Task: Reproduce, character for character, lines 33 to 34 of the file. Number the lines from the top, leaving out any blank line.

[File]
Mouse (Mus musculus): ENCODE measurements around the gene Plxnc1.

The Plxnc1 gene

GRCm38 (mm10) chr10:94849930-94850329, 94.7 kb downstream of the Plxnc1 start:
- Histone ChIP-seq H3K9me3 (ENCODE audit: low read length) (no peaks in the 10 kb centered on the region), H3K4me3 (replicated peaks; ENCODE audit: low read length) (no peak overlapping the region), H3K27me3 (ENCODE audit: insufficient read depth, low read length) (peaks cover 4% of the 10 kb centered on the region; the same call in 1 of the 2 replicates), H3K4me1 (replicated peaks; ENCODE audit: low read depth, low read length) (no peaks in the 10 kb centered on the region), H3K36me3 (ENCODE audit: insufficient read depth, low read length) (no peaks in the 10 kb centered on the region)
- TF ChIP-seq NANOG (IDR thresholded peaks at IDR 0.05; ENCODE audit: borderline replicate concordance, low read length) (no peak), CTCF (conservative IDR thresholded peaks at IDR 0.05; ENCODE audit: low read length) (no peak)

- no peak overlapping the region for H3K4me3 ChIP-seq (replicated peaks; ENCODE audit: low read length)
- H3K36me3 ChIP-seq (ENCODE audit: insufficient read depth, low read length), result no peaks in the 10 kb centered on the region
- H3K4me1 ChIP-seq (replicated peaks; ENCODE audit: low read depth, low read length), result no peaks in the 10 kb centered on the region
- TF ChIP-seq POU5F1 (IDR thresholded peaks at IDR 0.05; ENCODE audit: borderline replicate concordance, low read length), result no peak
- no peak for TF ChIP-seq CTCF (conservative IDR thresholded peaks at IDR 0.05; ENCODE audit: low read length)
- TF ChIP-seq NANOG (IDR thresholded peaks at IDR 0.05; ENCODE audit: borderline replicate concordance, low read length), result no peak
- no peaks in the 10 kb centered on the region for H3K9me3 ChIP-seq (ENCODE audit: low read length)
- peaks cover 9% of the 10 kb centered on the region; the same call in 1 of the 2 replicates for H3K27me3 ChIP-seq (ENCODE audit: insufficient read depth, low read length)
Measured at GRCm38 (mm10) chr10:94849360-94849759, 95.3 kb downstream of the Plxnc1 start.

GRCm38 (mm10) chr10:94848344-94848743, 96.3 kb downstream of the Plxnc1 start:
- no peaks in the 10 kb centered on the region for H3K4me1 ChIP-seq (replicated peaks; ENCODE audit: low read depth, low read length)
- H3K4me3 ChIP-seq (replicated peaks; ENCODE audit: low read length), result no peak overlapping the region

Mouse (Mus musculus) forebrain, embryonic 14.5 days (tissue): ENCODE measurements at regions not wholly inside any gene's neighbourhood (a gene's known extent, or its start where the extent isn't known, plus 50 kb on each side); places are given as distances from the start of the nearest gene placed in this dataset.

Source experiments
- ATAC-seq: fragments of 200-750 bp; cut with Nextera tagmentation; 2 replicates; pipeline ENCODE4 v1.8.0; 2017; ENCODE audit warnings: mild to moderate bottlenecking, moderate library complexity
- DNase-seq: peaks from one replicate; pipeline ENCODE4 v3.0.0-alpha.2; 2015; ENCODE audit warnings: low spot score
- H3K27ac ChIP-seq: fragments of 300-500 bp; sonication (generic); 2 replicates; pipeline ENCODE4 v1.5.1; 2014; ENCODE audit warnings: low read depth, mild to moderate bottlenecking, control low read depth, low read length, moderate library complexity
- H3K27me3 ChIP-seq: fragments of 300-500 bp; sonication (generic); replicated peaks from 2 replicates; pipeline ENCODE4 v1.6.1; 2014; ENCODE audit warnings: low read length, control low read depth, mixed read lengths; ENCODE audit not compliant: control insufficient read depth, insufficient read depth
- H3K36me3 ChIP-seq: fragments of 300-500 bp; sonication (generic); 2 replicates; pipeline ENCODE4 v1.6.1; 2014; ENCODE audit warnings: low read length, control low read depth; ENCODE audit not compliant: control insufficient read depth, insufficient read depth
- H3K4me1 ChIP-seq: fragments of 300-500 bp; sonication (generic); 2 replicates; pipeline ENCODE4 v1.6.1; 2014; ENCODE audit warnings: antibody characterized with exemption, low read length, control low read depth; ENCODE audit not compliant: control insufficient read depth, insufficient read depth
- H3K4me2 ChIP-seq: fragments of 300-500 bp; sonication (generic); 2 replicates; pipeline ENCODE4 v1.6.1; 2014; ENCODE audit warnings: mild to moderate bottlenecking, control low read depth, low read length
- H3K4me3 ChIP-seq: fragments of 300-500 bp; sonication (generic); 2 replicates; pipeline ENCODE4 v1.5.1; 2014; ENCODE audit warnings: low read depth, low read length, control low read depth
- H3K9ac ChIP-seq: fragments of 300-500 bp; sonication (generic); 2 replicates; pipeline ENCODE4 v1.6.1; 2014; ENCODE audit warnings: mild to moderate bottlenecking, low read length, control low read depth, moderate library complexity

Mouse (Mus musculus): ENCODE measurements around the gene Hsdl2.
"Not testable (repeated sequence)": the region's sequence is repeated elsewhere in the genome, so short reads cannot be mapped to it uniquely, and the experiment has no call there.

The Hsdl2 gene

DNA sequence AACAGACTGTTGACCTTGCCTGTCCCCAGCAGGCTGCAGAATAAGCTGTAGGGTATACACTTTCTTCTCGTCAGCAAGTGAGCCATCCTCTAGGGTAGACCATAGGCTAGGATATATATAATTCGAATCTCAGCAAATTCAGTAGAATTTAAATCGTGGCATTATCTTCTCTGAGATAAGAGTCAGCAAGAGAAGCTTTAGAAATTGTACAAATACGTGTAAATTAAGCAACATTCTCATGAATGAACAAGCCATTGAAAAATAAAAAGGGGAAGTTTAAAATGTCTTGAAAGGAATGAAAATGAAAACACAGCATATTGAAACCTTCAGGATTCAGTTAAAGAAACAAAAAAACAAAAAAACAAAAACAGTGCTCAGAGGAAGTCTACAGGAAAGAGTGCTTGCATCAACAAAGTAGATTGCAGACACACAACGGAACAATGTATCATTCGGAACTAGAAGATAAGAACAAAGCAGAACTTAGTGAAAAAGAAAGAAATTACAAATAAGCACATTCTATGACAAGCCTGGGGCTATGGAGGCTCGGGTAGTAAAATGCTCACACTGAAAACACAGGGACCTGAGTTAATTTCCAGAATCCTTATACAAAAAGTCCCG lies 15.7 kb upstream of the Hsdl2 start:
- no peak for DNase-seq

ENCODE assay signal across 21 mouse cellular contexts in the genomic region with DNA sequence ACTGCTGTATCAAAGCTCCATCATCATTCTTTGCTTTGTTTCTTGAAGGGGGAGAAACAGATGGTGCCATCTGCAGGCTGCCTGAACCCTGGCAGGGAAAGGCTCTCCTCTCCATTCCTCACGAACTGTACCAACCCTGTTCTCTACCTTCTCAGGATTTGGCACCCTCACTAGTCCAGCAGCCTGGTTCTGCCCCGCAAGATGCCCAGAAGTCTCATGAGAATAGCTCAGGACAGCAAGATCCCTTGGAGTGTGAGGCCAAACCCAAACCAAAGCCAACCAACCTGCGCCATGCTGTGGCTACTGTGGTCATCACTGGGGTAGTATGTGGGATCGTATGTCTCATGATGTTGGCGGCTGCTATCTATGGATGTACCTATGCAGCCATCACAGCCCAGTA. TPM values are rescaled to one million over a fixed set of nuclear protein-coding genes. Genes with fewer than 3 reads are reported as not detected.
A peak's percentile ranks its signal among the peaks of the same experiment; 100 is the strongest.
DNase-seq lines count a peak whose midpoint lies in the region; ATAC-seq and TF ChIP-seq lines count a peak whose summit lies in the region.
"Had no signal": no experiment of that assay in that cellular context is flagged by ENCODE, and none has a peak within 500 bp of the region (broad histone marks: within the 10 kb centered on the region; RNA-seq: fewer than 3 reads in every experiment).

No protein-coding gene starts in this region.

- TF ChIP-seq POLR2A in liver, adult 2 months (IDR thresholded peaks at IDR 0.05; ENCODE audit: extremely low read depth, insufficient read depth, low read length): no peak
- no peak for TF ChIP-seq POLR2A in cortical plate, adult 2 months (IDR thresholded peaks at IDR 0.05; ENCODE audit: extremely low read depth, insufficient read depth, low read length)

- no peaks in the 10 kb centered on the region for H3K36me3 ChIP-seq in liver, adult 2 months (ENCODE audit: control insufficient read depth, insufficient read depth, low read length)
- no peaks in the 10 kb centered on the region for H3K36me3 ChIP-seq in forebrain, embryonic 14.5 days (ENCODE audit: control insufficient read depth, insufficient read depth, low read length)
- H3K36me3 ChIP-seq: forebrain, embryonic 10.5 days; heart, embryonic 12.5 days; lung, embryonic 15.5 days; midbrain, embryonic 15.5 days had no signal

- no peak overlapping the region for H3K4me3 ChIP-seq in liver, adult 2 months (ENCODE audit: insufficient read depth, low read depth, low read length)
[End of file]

- no peak for DNase-seq

ENCODE assay signal across 21 mouse cellular contexts in the genomic region with DNA sequence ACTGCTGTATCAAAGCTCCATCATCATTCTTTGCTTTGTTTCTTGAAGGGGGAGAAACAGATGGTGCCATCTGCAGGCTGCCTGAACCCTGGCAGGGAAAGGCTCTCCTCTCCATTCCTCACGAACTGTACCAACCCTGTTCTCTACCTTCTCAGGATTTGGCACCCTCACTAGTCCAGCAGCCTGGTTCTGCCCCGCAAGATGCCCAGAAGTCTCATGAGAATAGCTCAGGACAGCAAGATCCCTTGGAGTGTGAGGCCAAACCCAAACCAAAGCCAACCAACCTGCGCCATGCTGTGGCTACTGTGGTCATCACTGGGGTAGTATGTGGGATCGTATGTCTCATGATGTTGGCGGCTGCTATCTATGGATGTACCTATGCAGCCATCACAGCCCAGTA. TPM values are rescaled to one million over a fixed set of nuclear protein-coding genes. Genes with fewer than 3 reads are reported as not detected.